It's December 9. Katie Coyle, author of the Vivian Apple series, tried to sleep it off, but that only made things worse.
How would you describe your story?
KATIE COYLE: My story is kind of like a Russian nesting doll containing several different varieties of manipulative teens.
When did you write it, and how did the writing process compare to your other work?
KC: I wrote “Dream Girl” in my second year of graduate school using the same basic formulation with which I write any story—a premise comes to mind, and following it to its conclusion eventually reveals a deeper emotional thread. I think of it kind of like I’m telling myself a joke: “What happened when the immature teen trapped his ex-girlfriend inside his own brain?” The story itself is the punchline. I remember really enjoying writing Winston’s dreams. I know a lot of people don’t enjoy hearing about dreams in real life or fiction; I am not one of those people.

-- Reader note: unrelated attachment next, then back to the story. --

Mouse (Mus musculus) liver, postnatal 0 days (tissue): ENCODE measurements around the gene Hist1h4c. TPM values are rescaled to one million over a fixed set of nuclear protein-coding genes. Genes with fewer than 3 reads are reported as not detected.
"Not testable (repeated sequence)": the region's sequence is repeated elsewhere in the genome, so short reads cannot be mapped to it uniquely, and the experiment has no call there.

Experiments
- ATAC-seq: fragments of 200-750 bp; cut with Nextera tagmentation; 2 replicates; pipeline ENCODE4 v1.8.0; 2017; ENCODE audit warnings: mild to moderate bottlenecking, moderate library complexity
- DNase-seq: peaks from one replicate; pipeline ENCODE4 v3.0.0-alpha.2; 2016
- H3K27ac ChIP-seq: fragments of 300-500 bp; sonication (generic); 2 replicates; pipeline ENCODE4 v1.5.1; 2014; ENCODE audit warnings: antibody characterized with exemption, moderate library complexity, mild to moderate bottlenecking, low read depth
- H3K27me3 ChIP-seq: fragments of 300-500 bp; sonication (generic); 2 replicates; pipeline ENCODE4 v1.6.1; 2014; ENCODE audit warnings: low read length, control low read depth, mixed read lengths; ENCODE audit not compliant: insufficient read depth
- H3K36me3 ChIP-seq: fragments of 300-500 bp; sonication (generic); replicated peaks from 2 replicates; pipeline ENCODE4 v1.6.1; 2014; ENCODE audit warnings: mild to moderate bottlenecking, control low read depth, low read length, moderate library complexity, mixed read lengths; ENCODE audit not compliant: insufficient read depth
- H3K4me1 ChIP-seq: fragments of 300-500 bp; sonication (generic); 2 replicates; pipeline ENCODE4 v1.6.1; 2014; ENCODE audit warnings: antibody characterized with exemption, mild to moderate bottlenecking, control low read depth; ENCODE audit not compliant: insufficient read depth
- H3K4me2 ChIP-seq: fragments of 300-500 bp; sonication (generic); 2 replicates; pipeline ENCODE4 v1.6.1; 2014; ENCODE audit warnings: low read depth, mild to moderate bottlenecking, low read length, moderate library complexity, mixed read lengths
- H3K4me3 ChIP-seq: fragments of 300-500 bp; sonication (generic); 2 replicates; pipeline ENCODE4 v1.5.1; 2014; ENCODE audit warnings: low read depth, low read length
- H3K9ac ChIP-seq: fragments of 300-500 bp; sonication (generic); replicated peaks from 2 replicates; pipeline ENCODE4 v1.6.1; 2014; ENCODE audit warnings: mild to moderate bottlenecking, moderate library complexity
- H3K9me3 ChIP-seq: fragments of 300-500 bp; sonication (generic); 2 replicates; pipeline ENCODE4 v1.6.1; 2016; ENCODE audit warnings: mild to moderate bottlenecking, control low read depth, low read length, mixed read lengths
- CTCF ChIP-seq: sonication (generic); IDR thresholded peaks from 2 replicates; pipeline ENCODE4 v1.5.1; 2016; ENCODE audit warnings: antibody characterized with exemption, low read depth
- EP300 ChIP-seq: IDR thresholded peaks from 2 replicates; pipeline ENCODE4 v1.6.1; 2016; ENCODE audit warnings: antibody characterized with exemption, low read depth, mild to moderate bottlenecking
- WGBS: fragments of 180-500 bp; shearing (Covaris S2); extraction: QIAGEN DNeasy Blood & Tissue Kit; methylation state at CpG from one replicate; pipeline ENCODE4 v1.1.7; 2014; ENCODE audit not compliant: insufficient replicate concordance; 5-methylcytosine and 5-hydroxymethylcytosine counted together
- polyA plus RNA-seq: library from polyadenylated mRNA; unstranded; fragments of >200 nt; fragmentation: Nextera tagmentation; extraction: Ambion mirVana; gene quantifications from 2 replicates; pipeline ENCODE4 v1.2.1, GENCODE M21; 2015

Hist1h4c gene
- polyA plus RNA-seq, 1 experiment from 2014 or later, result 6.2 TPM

What kind of research went into this story?
What, to you, makes the short story a special form? What can it do that other kinds of writing (novels, poems) can't?
KC: My favorite short stories are the ones that resemble dreams—small, contained worlds in which you find yourself without context, where the moment you learn the rules you’ve reached the final sentence. Novels are, to me, about immersion, where short stories are like having your head dunked in very cold water for a second and feeling invigorated when you come up for air.
Where can people go to learn more about you and your writing?
What's on your Christmas list this year?
KC: I write this shortly after the United States election, so my answer should be obvious: a radical feminist moon colony.
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